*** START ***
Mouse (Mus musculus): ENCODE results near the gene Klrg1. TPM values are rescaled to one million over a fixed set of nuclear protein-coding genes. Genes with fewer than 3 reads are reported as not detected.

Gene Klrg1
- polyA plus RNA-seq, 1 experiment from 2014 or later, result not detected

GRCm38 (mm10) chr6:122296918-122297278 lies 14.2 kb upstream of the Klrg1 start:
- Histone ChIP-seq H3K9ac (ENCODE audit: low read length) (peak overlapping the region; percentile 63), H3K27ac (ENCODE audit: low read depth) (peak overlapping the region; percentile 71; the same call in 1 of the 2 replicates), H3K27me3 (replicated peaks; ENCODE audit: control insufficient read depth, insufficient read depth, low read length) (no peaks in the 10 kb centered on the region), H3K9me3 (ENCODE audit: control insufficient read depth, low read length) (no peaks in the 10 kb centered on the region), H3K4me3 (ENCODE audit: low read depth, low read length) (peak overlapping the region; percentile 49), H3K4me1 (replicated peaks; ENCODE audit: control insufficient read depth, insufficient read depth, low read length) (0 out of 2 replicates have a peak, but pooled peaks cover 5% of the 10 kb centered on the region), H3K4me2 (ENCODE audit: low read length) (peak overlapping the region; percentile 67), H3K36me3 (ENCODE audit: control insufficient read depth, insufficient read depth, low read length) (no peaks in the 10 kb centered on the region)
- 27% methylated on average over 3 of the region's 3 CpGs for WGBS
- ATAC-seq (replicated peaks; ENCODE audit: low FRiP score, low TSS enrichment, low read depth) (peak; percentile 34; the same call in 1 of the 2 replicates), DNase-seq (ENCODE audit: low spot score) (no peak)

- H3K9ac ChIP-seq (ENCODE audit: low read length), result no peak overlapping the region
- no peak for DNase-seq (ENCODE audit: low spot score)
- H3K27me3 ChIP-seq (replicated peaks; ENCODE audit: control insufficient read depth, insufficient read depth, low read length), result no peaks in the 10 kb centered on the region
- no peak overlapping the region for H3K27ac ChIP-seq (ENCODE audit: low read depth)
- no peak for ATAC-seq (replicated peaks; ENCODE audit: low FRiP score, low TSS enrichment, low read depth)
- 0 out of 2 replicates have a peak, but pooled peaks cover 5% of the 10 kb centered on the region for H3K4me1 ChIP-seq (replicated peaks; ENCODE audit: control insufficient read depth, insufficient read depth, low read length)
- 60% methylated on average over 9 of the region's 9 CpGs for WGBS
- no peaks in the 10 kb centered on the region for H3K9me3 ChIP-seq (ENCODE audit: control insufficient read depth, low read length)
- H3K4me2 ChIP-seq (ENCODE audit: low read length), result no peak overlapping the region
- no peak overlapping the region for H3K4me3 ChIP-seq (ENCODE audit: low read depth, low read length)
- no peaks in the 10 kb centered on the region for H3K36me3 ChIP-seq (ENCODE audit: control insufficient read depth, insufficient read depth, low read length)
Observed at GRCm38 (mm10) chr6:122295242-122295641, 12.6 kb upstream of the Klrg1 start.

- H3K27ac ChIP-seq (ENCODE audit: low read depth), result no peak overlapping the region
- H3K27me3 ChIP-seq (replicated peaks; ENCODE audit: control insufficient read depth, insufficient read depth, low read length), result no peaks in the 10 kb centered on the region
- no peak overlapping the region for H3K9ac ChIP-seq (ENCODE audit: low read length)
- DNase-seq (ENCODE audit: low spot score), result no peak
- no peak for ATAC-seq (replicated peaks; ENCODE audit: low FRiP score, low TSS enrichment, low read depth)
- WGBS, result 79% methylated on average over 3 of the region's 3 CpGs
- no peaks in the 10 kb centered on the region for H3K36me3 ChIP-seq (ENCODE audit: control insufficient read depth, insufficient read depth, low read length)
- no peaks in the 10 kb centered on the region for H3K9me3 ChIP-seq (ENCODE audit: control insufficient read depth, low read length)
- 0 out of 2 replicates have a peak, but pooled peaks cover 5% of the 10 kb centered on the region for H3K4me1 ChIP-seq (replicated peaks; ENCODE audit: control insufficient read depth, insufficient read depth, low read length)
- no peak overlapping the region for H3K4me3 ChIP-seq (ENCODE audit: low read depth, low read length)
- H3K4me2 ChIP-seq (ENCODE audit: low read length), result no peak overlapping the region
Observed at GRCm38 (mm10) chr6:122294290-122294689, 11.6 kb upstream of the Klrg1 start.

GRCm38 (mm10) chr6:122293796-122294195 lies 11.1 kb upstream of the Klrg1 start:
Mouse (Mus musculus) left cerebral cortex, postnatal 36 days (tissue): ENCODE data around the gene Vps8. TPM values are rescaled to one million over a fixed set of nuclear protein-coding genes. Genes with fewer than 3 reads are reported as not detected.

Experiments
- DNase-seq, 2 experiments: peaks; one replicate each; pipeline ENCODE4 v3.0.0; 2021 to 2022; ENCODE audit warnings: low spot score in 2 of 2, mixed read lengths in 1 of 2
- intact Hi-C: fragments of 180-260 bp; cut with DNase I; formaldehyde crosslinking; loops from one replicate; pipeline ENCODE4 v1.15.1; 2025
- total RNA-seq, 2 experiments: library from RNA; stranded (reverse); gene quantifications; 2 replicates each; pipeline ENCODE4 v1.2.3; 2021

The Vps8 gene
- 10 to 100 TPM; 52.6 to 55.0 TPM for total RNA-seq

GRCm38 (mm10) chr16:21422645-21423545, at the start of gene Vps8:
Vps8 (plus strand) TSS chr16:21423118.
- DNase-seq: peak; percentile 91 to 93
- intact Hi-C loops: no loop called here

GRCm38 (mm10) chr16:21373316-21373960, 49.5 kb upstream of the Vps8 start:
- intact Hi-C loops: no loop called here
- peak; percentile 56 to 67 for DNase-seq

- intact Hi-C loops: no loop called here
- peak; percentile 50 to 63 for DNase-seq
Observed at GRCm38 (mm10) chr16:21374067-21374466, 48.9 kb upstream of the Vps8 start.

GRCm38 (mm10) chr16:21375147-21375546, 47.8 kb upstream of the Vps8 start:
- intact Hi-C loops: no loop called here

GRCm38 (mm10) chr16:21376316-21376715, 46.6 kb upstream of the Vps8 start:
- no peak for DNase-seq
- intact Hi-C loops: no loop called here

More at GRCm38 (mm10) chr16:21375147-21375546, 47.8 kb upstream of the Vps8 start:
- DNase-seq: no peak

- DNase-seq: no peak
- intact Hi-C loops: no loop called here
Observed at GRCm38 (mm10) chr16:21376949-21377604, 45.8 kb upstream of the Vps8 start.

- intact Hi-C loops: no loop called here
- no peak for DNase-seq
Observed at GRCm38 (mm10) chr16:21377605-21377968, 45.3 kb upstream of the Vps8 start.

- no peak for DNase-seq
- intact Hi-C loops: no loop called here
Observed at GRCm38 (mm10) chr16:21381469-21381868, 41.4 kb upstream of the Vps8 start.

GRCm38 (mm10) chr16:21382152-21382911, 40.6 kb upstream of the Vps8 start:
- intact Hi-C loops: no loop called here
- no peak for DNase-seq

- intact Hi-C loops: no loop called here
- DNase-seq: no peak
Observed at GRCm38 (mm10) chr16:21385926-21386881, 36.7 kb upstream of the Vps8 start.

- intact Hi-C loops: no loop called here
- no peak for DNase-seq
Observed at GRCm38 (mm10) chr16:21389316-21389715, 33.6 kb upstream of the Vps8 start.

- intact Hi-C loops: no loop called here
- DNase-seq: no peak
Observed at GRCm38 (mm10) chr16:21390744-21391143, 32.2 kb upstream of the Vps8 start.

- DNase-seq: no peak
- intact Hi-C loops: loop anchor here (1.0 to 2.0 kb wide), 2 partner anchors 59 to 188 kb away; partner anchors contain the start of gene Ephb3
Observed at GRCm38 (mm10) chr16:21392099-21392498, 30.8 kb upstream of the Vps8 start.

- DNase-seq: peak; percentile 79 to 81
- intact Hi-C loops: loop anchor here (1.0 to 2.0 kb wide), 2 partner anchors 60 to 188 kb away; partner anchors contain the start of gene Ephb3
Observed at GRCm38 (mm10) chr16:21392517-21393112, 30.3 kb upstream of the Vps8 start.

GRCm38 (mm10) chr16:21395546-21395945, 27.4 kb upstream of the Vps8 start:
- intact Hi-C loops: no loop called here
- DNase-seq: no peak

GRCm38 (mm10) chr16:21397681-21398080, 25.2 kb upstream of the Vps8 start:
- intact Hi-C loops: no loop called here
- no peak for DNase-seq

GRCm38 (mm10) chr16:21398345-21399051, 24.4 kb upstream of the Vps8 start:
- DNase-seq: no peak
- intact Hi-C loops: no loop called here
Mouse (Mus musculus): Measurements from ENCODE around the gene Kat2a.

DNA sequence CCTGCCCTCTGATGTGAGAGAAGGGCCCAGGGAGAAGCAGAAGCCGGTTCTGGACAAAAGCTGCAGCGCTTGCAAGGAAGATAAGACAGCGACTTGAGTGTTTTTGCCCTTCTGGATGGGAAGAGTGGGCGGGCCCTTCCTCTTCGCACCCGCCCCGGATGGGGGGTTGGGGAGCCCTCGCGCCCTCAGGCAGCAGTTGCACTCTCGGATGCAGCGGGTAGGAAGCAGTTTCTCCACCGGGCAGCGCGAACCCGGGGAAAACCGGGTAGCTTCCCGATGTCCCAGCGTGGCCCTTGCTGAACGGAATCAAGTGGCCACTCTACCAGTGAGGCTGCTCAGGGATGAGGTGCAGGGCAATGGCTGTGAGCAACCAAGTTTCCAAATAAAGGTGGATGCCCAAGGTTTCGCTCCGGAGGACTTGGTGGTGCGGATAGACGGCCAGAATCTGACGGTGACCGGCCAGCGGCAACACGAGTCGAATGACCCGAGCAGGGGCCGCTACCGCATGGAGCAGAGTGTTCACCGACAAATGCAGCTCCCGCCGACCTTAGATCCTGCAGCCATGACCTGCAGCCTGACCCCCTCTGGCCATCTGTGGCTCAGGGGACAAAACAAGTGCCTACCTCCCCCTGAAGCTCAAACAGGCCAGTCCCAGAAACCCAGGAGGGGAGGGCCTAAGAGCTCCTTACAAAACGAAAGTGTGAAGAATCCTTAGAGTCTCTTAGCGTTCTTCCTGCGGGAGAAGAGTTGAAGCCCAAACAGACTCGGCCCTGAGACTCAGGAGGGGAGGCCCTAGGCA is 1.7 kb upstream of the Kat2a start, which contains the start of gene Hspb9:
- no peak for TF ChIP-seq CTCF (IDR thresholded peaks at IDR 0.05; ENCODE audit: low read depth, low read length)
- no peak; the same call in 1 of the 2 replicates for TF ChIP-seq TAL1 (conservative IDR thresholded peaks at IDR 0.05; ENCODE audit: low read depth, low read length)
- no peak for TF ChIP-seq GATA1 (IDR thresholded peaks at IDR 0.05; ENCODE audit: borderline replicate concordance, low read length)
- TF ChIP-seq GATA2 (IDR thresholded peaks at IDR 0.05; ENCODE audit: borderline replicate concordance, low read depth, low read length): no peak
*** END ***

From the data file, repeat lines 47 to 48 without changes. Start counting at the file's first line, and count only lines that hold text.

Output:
- intact Hi-C loops: no loop called here
- peak; percentile 50 to 63 for DNase-seq